The Girlfriend Experience is a 2009 experimental drama film shot in New York City. It is directed by Steven Soderbergh and stars Sasha Grey. A rough cut was screened at the Sundance Film Festival in January 2009. The film has also been made available on Amazon Video on Demand as a pre-theatrical rental. Soderbergh mentioned Michelangelo Antonioni's Red Desert and Ingmar Bergman's Cries and Whispers as influences. First-time actor and real-life blogger Glenn Kenny (of the blog "Some Came Running") plays the cameo role of a blogger and adult services reviewer. The film is also notable in that it was shot for 1.3 million dollars and that it was shot with a relatively inexpensive RedOne camera.

Hmmm... honestly, it makes me wonder what she had to do to get the part. But that's just my nasty fantasy at work. hehehe

Monday, May 25, 2009

Land of the Lost trailer


I cannot believe that there's not much publicity or trailers for this movie here in Iloilo City. It looks like a cool and funny movie. I know Will Ferrell has been making lots of lame comedies. But he does once in a while get in on projects that are profound and view-worthy (like Stranger than Fiction). I hope this movie really is good because I'm not really getting any excitement from Transformers 2 and that really dumb G.I. Joe movie adaptation

Saturday, May 23, 2009

"Kinatay" at the Cannes Filmfest

Coco Martin and Mercedes Cabral grace world premiere of Kinatay in Cannes
by Jocelyn Dimaculangan

SOURCE: Philippine Entertainment Portal

The delegation of Kinatay (The Execution of P) proudly walked on the red carpet of the 62nd Cannes International film festival last Sunday, May 17.

Filipino director Brillante "Dante" Mendoza, Coco Martin and Mercedes Cabral, actress-Bb. Pilipinas Universe 1982 Maria Isabel Lopez, and producer Ferdinand Lapuz graced the world premiere of the graphic crime shocker in Cannes, southern France.

Kinatay (which literally translates to Butchered) tells the story of a police-academy student named Peping (Coco Martin) who needs money for his young family. He takes on a job, that he later learns, involves killing a woman.

Mercedes wore a terno gown exclusively designed for her by Angeles City designer Joey Feliciano. The indie actress was overjoyed when she saw the blank and fuschia modern Filipiniana gown last Tuesday, May 12.

Feliciano also designed the Barong Tagalogs worn by Direk Brillante, Ferdy and Coco Martin. The designer used indigenous materials for the formal wear: indian raw silk and banana fiber.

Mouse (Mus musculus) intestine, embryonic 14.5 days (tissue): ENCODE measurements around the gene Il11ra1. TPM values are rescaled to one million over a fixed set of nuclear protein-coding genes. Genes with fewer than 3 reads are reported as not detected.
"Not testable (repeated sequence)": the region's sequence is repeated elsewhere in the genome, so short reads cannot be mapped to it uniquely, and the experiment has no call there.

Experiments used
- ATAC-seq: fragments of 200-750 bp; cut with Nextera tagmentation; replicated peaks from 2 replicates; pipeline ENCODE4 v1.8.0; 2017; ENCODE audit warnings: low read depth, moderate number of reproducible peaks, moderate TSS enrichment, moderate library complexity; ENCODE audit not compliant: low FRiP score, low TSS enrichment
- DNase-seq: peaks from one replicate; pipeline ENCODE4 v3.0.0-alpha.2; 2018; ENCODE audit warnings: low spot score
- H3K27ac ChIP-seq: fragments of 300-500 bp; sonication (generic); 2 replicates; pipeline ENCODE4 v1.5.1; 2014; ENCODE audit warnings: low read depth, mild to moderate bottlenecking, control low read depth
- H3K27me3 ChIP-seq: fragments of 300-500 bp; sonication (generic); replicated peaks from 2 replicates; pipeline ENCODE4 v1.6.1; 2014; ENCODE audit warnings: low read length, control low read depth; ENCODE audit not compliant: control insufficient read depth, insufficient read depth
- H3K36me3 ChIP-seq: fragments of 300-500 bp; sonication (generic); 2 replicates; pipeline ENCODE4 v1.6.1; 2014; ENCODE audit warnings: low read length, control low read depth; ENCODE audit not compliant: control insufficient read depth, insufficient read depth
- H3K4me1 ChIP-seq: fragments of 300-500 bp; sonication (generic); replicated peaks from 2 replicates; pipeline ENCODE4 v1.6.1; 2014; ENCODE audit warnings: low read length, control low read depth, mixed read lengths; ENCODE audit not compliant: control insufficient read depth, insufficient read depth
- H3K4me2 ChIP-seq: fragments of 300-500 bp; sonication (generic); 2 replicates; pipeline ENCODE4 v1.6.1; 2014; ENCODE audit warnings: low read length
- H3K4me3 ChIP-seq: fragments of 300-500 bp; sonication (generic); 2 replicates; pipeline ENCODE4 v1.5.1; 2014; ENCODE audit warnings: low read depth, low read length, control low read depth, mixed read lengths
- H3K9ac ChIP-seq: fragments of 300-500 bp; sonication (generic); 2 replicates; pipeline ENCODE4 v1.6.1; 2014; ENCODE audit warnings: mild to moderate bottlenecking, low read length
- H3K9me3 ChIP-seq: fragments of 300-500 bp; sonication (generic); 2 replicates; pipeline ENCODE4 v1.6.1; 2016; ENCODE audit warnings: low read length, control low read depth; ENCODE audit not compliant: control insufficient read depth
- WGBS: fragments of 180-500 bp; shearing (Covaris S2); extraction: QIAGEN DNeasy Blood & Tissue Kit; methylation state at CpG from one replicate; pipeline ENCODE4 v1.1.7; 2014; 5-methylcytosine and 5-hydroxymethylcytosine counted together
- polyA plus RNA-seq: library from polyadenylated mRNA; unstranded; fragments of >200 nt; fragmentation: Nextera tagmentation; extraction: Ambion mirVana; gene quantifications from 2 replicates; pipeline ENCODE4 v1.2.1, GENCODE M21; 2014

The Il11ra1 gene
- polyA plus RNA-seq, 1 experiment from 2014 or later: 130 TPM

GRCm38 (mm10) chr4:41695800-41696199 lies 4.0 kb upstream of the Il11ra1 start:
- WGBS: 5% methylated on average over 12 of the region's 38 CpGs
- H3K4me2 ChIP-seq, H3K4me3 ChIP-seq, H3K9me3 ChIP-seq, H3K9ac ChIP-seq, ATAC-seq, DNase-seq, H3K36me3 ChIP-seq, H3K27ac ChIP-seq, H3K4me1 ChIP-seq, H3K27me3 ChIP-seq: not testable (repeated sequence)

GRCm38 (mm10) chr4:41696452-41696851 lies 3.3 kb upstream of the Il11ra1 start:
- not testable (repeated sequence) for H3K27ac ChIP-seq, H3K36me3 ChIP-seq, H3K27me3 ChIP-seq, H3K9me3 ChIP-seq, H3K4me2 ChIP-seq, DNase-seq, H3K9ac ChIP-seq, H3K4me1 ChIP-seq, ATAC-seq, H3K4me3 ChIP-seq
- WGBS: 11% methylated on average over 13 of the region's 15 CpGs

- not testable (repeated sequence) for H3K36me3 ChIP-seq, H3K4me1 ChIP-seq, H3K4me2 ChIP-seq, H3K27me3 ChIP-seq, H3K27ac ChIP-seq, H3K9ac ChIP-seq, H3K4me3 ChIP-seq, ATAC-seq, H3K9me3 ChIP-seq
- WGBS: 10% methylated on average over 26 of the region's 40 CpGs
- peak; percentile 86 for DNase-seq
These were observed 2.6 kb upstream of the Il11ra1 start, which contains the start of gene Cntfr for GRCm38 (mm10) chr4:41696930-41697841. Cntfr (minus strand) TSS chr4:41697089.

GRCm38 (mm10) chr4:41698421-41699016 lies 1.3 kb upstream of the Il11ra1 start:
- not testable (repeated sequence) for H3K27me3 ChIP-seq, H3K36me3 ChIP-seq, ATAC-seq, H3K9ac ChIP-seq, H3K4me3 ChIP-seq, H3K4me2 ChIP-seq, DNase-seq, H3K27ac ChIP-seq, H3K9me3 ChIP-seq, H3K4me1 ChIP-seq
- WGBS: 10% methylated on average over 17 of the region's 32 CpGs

This entry to the official competition of Cannes 2009 also stars John Regala, Jhong Hilario, Lauren Novero, Benjie Filomeno and Julio Diaz but they did not attend the star-studded event in France.

Formerly titled Chop Chop, Kinatay was written by Armando "Bing" Lao who also wrote Serbis last year.

American filmmaker Quentin Tarantino (Pulp Fiction, Kill Bill) attended the world premiere of Kinatay. This year, Tarantino's Inglorious Basterds is competing with Kinatay for the Palme d'Or, the top prize of Cannes.

Last Sunday, Direk Dante and cast members attended the press conference of Kinatay along with producers Didier Costet and Ferdinand Lapuz.

During the press con conducted in France, the director described the style that he used in this film:

"Other than the images, I think the sound and music play a vital role. Even if you don't see it in the images, you can almost feel the character and what's going on in the film just by hearing the sound and the voices of the character."

He also explained his use of time in Kinatay: "I thought of using, as in my previous film, real time to treat this kind of genre, this kind of psychological thriller, or psychological drama. Prior to filming this story, I saw other films by other masters, but I thought, 'I'm going to treat it differently.' I want the audience to have a different kind of experience. I want them to be with the character. I think it will be more effective if you do it in that way, rather than watching a film. When you watch a film, or a horror film, it's there just to scare you, but not to experience the whole process."

The delegation members of Kinatay extend their gratitude to Mr. Martin Macalintal of the French Embassy for assisting some of the delegates in getting their visas.

Aside from Kinatay, two other Filipino feature films are in Cannes this year: Raya Martin's Independencia and Manila co-directed by Raya and Adolfo Alix Jr.

Independencia, starring Sid Lucero, is the first Filipino film to enter the Un Certain Regard section of Cannes while Manila, topbilled by Piolo Pascual, was chosen to have a special screening in the 62nd edition of Cannes.

Wednesday, May 20, 2009

Director Sam Raimi talks Evil Dead 4 & Spider-Man 4

L.A. Times' (Hero Complex section) contributor Gina McIntyre recently sat down with Sam Raimi to talk about his upcoming return to the horror genre, “Drag Me to Hell,” set for release later this month. She also quizzed the director on the status of other projects, too, namely the next “Spider-Man” installment and the long-discussed remake of his feature debut, “The Evil Dead,” which stands as an indie-horror classic. Check back here for the "Drag Me to Hell" piece, but in the meantime here's the wallcrawler update...